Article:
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  • Matt Breton

Maine Sportsman VT Column, May 2022


“Open Water Fishing”


May usually brings warming water temps and an itch to get a line in the water. Trout season opens the second Saturday in April in the bulk of the waters of the state but I often find that fishing improves as spring runoff recedes and the water begins to warm up. One of my favorite recipes is freshly caught brook trout with fiddleheads picked near the same stream and I often get that early in the month, especially if I hike toward headwaters of our many streams.

In addition to classic New England brook trout, there are a lot of other fish species out there to chase in VT. A little research and the willingness to get out and try something new can yield some great results and a whole new species to chase. The Department of Vermont Fish and Wildlife recently went through and simplified regulations and while I don’t necessarily find them simple, they are a bit easier to digest than they used to be.

Lake Champlain

There are basically three kinds of places to fish in Vermont; Lake Champlain, the Connecticut River, or all the stuff in between. Lake Champlain is New England’s largest lake at 440 square miles and it holds an incredible variety of fish and options to target them. There are abundant access areas along the lake, and lots of opportunities to fish from shore as well. This can be big water, so watch the weather. Those anglers with a boat and a Vermont fishing license may fish Lake Champlain west of the Vermont/New York border to the New York shore, but may not fish in South Bay or New York tributaries to Lake Champlain. There are a lot of shoreline options for fishing if you don’t have a boat; from the Colchester Fills along the bike path to the Colchester Point Fishing Access Area on the Winooski River. This access area is an easily-accessible fishing spot within a short walk of downtown Burlington. Check the Vermont Department of Fish and Wildlife website at www.vtfishandwildlife.com for more information.

Vermont’s warm-water fish is the walleye. The season opens on Lake Champlain the first Saturday in May and the walleye fishing steadily improves through the month as the fish spawn early and then start to return to their more normal haunts as June approaches and they resume their predatory habits. These fish tend to be found near sandy, gravely or rocky bottom areas and associate with structure like sunken rock piles, submerged weed edges and sunken trees or logs that function as cover where they can ambush prey. Their preferred open water feeding temperature is 65-75 degrees F, but they are certainly active below that as well since they are caught through the ice and with early May water temperatures. A number of tactics can work, but these fish are most active at night and early in the season may be found in more shallow water than they are later in the summer. The VT state record walleye was caught through the ice in 2010 on Lake Champlain and weighed in at 14 pounds, 8.8 ounces, but in 2020 there were several walleyes over 10 pounds reported to VT Fish and Wildlife in the month of May.

Walleye are brought to hand early in May on the big lake and one of its tributaries, the Winooski River, with trolling and casting as the primary techniques. Folks I know set up for walleye by fishing a jig tipped with a night crawler, minnow or leech, by trolling or retrieving a spinner and crawler harness near the bottom or using a minnow-shaped crankbait.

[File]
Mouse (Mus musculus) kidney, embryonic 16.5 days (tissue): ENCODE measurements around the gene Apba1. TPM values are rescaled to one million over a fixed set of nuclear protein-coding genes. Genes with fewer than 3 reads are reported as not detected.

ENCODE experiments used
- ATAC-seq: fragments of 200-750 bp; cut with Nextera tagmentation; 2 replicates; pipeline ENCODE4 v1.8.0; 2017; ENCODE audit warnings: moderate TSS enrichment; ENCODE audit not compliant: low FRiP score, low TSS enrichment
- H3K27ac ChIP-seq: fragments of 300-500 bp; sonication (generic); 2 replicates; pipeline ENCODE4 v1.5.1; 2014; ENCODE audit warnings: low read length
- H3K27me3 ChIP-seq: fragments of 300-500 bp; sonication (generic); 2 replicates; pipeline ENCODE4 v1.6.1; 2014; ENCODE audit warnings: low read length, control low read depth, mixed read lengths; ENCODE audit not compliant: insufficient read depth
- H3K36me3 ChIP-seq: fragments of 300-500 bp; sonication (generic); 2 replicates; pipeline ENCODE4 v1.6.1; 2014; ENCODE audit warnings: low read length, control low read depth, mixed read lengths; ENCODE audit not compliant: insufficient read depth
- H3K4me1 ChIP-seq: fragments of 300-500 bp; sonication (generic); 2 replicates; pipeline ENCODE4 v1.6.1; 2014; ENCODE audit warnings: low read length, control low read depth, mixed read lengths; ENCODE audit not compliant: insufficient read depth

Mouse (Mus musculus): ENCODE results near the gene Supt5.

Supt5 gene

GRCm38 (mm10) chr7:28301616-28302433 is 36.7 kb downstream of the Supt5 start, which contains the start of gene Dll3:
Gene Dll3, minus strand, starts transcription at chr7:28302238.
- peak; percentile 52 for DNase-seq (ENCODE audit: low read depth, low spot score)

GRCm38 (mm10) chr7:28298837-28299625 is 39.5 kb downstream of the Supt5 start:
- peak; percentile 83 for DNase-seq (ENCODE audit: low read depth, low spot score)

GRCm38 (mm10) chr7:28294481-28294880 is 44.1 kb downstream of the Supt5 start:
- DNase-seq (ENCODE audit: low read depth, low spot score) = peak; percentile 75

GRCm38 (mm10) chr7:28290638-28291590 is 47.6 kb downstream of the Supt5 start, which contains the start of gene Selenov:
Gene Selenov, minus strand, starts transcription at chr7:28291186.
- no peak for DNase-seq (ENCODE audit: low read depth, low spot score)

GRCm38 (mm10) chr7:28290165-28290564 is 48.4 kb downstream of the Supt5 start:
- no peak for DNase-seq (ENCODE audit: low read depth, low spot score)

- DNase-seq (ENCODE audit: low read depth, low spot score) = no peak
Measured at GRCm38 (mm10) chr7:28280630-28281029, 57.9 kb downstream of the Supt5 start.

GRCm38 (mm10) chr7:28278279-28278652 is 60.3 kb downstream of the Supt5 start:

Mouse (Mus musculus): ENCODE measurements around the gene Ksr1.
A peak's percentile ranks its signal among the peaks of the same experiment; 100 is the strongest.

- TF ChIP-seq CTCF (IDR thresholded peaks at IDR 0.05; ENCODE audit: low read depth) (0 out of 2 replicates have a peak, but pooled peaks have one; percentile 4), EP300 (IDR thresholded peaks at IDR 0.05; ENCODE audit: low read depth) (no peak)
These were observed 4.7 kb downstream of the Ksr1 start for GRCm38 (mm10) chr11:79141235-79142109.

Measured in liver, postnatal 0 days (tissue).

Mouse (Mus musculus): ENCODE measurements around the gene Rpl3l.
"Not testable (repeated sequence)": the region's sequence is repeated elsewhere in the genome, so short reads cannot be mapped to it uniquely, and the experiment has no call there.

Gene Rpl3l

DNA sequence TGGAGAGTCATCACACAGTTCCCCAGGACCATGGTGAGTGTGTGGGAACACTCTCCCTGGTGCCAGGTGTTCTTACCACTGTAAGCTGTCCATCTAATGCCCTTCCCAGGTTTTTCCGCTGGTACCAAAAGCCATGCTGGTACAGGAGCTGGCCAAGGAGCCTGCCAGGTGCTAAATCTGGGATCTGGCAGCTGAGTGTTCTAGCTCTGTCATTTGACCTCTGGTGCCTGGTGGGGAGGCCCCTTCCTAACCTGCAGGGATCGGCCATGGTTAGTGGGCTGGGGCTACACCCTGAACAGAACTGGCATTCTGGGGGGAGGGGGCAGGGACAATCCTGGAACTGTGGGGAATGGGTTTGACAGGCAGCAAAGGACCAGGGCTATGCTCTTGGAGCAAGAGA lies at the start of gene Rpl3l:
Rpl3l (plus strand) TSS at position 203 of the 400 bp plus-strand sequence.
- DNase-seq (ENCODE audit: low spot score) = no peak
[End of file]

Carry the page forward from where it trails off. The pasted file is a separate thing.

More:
Anglers need to remember that there is no open season on sauger, which closely resembles the walleye. These fish can be differentiated by their first dorsal fin which is dusky colored and spotless on walleye. On Champlain the minimum length on walleye is 18” and the limit is three, though it is important to remember that those big fish over 25” are often females that produce upward of 150,000 eggs, so a quick picture and releasing her is always welcome.

Connecticut River

The CT River is the longest river in New England, flowing for 406 miles through four states. It holds walleye along most of its length and is an option for folks wanting to target this species coming from the east. I hear about walleye being caught at a number of reservoirs along the eastern border of the state. The regulations are different for walleye on the big river, where no person shall take walleye 16”–18”; the daily limit is four fish, of which only 1 can be larger than 18”. Your Vermont license allows you to fish all waters of the river including the bays, setbacks and tributaries, only to the first highway bridge crossing said tributaries on the Vermont and New Hampshire sides. Thankfully, the tactics on the river are similar to those on Champlain. Many anglers troll for walleye behind one of the several dams that create lake-like fishing, but targeting the spring spawn may allow an angler on foot to have success where the fish move upstream into the inlet areas or tributaries.

If you decide to chase these fish in a boat, remember to clean, drain, and dry it so you don’t move invasives around. Familiarize yourself with the regulations before you go, check here: https://www.eregulations.com/vermont/fishing. The VT F&W Department website is a treasure-trove of information if you’re willing to search around a bit. Get out and have some fun!


Madison Parah of Alburgh, VT with a 27.5 inch, 8lbs, 4oz walleye caught on May 1st of 2021. Photo credit Devin Cameron


(Reprinted with permission, Maine Sportsman)

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